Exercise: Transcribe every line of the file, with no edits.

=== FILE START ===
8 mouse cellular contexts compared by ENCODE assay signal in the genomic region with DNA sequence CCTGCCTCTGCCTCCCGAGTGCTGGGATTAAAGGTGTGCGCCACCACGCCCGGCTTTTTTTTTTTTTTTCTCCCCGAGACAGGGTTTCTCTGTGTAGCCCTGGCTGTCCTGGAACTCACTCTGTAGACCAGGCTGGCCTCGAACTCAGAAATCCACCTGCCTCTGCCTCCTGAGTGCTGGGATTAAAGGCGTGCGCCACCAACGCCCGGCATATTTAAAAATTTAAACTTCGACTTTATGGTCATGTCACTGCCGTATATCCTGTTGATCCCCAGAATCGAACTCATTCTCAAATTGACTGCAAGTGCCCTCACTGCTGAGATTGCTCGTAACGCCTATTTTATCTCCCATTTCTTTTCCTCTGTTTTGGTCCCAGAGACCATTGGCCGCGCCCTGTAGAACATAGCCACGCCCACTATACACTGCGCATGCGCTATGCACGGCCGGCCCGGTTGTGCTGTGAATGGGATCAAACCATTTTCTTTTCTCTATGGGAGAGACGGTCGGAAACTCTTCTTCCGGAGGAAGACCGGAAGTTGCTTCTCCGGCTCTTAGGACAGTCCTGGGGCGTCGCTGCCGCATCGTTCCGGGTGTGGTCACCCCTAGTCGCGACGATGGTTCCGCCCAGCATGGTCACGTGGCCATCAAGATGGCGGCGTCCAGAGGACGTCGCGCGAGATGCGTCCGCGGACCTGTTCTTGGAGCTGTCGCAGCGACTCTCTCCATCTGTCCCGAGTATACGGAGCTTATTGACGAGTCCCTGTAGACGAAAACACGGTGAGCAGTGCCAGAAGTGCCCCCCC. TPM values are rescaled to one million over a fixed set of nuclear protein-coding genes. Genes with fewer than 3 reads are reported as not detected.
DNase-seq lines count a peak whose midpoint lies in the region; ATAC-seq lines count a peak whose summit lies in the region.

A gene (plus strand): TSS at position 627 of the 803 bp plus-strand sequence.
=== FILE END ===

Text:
8 mouse cellular contexts compared by ENCODE assay signal in the genomic region with DNA sequence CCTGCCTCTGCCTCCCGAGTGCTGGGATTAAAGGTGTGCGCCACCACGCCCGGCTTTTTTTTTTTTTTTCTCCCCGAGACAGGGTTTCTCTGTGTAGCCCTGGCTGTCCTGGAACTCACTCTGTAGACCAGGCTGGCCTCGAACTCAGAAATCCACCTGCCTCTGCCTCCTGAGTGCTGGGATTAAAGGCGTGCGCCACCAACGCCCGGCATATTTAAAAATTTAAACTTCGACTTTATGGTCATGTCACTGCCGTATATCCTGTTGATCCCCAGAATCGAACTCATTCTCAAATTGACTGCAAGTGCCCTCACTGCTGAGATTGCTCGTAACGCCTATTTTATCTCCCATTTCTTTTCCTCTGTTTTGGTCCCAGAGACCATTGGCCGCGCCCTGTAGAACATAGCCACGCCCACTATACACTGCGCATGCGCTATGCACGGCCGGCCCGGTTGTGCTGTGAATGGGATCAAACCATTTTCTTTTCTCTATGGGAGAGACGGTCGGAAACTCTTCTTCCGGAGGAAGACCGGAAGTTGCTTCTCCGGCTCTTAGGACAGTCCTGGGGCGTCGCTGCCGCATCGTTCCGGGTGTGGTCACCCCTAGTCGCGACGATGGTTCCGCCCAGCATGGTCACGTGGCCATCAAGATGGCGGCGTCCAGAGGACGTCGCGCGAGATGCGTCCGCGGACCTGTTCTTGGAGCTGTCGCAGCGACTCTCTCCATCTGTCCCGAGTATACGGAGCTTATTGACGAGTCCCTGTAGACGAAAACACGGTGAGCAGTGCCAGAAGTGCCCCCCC. TPM values are rescaled to one million over a fixed set of nuclear protein-coding genes. Genes with fewer than 3 reads are reported as not detected.
DNase-seq lines count a peak whose midpoint lies in the region; ATAC-seq lines count a peak whose summit lies in the region.

A gene (plus strand): TSS at position 627 of the 803 bp plus-strand sequence.